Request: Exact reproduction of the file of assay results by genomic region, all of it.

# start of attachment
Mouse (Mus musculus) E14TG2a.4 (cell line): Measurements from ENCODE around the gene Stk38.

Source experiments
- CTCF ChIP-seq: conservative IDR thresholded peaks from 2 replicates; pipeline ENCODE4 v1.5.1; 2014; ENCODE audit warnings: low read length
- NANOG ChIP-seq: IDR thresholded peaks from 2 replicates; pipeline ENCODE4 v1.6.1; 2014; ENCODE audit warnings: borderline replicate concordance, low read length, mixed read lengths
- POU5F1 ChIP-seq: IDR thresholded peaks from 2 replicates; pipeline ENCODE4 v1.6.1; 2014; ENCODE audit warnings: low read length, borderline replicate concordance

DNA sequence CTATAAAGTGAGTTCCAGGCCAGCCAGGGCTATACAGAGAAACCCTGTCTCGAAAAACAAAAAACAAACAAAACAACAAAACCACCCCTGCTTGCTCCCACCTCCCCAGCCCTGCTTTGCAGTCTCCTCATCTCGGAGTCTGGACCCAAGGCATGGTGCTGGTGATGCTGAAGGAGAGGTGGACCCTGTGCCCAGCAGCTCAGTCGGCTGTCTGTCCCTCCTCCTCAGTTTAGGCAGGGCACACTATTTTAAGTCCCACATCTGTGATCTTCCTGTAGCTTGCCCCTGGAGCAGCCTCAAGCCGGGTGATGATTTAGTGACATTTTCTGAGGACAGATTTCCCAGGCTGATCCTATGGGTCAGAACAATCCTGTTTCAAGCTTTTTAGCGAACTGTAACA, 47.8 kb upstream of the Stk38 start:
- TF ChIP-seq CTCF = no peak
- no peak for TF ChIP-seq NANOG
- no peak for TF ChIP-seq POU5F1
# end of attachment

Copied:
Mouse (Mus musculus) E14TG2a.4 (cell line): Measurements from ENCODE around the gene Stk38.

Source experiments
- CTCF ChIP-seq: conservative IDR thresholded peaks from 2 replicates; pipeline ENCODE4 v1.5.1; 2014; ENCODE audit warnings: low read length
- NANOG ChIP-seq: IDR thresholded peaks from 2 replicates; pipeline ENCODE4 v1.6.1; 2014; ENCODE audit warnings: borderline replicate concordance, low read length, mixed read lengths
- POU5F1 ChIP-seq: IDR thresholded peaks from 2 replicates; pipeline ENCODE4 v1.6.1; 2014; ENCODE audit warnings: low read length, borderline replicate concordance

DNA sequence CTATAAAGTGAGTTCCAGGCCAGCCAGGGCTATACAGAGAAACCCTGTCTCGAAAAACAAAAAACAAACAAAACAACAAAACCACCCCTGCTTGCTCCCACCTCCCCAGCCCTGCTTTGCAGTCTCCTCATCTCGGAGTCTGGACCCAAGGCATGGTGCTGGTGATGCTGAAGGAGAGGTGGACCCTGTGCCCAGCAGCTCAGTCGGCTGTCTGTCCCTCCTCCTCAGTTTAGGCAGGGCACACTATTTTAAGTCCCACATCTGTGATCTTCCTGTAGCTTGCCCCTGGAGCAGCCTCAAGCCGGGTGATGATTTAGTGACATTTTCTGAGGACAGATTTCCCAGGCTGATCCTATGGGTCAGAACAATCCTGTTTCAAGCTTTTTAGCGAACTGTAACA, 47.8 kb upstream of the Stk38 start:
- TF ChIP-seq CTCF = no peak
- no peak for TF ChIP-seq NANOG
- no peak for TF ChIP-seq POU5F1